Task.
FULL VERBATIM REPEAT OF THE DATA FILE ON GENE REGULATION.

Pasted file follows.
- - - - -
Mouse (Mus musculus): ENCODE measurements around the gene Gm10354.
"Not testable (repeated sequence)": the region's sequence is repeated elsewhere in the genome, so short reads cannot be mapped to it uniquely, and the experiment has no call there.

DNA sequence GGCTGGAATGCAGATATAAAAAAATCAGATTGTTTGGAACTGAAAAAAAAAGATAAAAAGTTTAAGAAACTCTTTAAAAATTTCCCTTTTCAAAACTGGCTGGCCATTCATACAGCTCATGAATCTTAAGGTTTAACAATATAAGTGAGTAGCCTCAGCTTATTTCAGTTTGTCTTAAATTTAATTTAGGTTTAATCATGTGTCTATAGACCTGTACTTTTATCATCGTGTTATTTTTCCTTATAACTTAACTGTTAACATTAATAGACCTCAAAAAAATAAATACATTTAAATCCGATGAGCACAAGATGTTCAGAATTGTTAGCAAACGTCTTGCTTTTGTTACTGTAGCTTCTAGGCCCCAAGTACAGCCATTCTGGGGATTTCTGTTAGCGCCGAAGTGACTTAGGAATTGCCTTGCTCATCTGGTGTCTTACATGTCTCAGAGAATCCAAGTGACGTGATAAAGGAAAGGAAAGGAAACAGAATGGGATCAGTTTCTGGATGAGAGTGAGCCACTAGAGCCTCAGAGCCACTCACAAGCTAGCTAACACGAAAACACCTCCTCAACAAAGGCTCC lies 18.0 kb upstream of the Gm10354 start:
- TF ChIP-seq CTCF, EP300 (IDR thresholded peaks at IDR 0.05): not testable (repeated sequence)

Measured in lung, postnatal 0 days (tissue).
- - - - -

Mouse (Mus musculus): ENCODE measurements around the gene Gm10354.
"Not testable (repeated sequence)": the region's sequence is repeated elsewhere in the genome, so short reads cannot be mapped to it uniquely, and the experiment has no call there.

DNA sequence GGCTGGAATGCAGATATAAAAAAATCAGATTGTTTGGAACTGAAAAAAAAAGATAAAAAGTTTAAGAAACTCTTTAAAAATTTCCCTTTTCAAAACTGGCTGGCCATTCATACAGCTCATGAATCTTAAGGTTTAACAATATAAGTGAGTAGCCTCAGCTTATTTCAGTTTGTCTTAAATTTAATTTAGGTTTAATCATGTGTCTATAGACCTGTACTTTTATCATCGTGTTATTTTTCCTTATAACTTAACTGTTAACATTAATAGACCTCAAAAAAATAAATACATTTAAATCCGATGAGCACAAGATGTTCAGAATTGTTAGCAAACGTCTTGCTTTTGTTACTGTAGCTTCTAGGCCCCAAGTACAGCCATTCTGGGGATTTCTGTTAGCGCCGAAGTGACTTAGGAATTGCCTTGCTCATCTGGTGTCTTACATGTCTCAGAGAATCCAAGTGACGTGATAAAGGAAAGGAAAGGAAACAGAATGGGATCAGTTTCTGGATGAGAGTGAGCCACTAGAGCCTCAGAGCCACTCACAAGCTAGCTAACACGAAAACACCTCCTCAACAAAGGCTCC lies 18.0 kb upstream of the Gm10354 start:
- TF ChIP-seq CTCF, EP300 (IDR thresholded peaks at IDR 0.05): not testable (repeated sequence)

Measured in lung, postnatal 0 days (tissue).